Benefits of Composting
In 2014, the United States Environmental Protection Agency (EPA) reported that the U.S. generated about 258 million tons of Municipal Solid Waste (MSW), of which 38.4 million tons was generated from food. In an attempt to reduce the impact on the environment, businesses have hired composting collection services and people have even made composting accessible at their homes. But what actually goes into composting and how does it actually benefit us?
Benefits To gain a better understanding of the term, composting is the process where organic waste biodegrades into nutrient-rich soil, which can be used to grow new, organic plants. Compost improves soil structure and contains microbes that produce antibiotics. It also promotes chemical activity in the soil that converts nutrients to plant-friendly forms, keeps them from leaching out of the soil, and nourishes fungi that carry nutrients from deep in the earth to plant roots. Composting provides environmental benefits by reducing the amount of waste needing disposal at landfills. When we compost, it helps us save on disposal costs and reduces the amount of garbage and leaf bags. Composting also reduces the pollution created by waste collection vehicles. Once compost has been created, the microorganisms, earthworms, insects and other soil organisms do the majority of the work.
How to make compost 1. Buy a compost bin appropriate for your situation and place in a shady area to prevent heat build-up.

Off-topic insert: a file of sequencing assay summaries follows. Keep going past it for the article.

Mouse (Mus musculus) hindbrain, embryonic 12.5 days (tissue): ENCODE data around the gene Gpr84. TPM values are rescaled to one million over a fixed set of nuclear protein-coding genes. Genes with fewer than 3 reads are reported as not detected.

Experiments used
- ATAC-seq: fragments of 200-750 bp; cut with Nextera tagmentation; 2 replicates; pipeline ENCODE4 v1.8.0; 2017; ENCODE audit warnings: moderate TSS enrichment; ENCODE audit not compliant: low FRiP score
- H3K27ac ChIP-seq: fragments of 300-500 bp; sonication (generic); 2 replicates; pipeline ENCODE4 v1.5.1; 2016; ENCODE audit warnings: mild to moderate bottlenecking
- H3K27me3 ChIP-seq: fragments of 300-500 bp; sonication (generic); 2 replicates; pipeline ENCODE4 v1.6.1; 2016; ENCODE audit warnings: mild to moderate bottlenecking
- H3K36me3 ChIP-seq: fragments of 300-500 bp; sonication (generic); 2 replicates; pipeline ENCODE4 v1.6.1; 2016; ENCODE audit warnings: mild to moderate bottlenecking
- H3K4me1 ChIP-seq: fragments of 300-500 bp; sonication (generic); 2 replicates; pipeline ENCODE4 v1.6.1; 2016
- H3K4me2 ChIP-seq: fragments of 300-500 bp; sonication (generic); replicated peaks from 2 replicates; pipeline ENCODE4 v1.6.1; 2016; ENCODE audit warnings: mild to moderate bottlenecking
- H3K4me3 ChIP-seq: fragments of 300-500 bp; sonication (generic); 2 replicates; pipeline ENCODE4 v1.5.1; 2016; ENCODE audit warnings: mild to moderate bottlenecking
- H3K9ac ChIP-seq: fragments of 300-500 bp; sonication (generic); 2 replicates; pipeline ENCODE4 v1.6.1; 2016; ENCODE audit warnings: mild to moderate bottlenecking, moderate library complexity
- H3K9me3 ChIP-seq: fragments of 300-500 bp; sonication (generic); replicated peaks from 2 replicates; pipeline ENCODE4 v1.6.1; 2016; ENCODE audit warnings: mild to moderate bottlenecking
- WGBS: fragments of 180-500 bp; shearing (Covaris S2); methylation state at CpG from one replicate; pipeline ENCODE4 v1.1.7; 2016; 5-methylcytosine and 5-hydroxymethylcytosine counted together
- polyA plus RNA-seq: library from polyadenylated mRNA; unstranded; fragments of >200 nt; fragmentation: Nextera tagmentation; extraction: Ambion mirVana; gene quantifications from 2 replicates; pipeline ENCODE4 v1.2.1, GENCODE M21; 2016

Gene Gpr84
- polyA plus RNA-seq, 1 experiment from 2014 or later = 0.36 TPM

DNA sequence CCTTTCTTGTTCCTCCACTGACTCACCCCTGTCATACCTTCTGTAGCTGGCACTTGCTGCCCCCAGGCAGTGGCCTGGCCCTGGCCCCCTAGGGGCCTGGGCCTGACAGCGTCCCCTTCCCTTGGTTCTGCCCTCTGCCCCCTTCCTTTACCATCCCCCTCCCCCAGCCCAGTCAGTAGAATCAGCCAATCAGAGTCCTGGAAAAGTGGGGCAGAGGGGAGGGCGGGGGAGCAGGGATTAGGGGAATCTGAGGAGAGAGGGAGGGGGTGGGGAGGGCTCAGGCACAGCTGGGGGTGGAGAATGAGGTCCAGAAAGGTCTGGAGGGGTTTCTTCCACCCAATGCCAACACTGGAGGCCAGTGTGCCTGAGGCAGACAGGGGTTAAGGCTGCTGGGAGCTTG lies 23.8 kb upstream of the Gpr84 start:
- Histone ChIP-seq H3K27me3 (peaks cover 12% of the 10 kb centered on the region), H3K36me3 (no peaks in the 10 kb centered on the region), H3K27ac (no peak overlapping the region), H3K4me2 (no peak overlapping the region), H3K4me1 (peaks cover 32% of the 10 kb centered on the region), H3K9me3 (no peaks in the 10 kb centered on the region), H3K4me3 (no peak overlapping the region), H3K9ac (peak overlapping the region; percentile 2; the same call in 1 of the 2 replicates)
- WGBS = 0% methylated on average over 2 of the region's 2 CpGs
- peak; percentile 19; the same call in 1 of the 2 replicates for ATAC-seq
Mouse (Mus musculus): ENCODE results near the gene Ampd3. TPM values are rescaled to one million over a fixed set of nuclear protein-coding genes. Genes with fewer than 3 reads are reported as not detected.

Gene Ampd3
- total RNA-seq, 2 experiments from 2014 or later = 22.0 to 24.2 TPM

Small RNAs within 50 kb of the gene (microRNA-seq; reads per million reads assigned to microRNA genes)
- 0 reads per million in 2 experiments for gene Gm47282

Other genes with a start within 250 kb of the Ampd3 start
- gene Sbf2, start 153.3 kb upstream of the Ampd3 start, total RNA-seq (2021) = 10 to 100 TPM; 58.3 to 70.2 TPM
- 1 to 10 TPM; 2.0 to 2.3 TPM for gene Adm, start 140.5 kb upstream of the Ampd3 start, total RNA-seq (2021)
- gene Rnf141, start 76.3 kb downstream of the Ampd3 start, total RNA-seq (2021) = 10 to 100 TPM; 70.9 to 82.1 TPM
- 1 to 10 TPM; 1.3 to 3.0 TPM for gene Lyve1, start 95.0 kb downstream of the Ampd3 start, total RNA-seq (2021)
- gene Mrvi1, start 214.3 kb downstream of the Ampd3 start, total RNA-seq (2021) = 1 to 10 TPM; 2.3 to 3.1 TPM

2. Place the bin on bare ground for ease of drainage of any compost liquids. Allow enough room around the bin for adequate air circulation for decomposition to occur.
3. Place organic material in two to eight-inch layers, striving for three parts “brown” ingredients to one part “green” ingredients. Sprinkle soil or finished compost between the layers. Wet leaves and other material if they are not moist as you add them. Try to build layers so air can circulate inside; this reduces the need for turning. If composting vegetable scraps, bury them in the center of the pile.
4. Turn or mix the pile occasionally to introduce a fresh oxygen supply.
5. Compost should be ready in six months to a year and should appear dark brown and have a crumbly texture.
What you CAN compost Brown ingredients: fall leaves, straw, brown hay, paper, coffee filters, sawdust, wood chips and wood ash Green ingredients: grass clippings, weeds without seeds, fruit and vegetable scraps, coffee grounds, tea bags, egg shells, bread and grains, and seaweed
What you CANNOT compost Meat, bones, fat, grease, peanut butter, oils, dairy products, cooked foods with butter or sauce, dog and cat manure, branches, diseased plants, weeds gone to seed and weeds that spread by roots and runners
Composting is one of the best things you can do for your garden as well as the environment. To learn more, go to the EPA’s website or check out the following organizations, which present composting demonstrations and workshops regionally across the state:
Greater Boston: City of Boston Recycling Hotline (617) 635-4959; Earthworks Projects (617) 623-2784 Cape Cod: Cape Cod Cooperative Extension (508) 362-2511 x585 Western Massachusetts: The Center for EcoTechnology (413) 586-7350; Franklin County Solid Waste Management District (413) 772-2438; Hilltown Resource Management Cooperative (413) 268-3845
Written by: Michelle Tran, Wellness Workdays Dietetic Intern